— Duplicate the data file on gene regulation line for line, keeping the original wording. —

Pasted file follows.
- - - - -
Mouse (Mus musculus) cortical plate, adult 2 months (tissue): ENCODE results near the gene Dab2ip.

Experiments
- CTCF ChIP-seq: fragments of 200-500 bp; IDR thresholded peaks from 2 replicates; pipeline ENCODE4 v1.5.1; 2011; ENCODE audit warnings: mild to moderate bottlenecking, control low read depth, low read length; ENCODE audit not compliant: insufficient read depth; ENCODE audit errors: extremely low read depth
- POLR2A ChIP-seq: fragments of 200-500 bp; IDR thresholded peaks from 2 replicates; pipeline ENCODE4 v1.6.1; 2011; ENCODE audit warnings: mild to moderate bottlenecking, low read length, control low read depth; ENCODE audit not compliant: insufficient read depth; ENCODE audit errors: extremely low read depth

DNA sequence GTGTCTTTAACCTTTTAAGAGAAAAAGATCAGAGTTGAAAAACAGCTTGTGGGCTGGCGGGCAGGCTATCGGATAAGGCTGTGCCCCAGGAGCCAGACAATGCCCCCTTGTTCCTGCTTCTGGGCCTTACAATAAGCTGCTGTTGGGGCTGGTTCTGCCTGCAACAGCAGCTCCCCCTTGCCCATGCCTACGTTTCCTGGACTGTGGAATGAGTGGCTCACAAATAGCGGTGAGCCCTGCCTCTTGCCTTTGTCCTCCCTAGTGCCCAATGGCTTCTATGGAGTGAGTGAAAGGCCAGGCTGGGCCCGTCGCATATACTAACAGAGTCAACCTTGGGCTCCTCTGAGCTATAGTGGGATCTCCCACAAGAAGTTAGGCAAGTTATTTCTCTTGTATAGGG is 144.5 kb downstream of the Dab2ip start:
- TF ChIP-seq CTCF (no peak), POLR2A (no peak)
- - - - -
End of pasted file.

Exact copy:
Mouse (Mus musculus) cortical plate, adult 2 months (tissue): ENCODE results near the gene Dab2ip.

Experiments
- CTCF ChIP-seq: fragments of 200-500 bp; IDR thresholded peaks from 2 replicates; pipeline ENCODE4 v1.5.1; 2011; ENCODE audit warnings: mild to moderate bottlenecking, control low read depth, low read length; ENCODE audit not compliant: insufficient read depth; ENCODE audit errors: extremely low read depth
- POLR2A ChIP-seq: fragments of 200-500 bp; IDR thresholded peaks from 2 replicates; pipeline ENCODE4 v1.6.1; 2011; ENCODE audit warnings: mild to moderate bottlenecking, low read length, control low read depth; ENCODE audit not compliant: insufficient read depth; ENCODE audit errors: extremely low read depth

DNA sequence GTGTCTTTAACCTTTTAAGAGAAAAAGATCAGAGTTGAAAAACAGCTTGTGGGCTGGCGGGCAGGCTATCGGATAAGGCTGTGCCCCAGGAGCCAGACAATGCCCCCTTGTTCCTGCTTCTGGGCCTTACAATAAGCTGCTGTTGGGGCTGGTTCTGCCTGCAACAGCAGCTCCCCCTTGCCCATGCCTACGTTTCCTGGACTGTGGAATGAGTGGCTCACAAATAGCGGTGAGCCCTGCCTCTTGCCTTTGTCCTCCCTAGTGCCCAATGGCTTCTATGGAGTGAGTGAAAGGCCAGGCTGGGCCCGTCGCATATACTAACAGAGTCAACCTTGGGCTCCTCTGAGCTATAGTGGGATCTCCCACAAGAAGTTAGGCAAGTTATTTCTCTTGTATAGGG is 144.5 kb downstream of the Dab2ip start:
- TF ChIP-seq CTCF (no peak), POLR2A (no peak)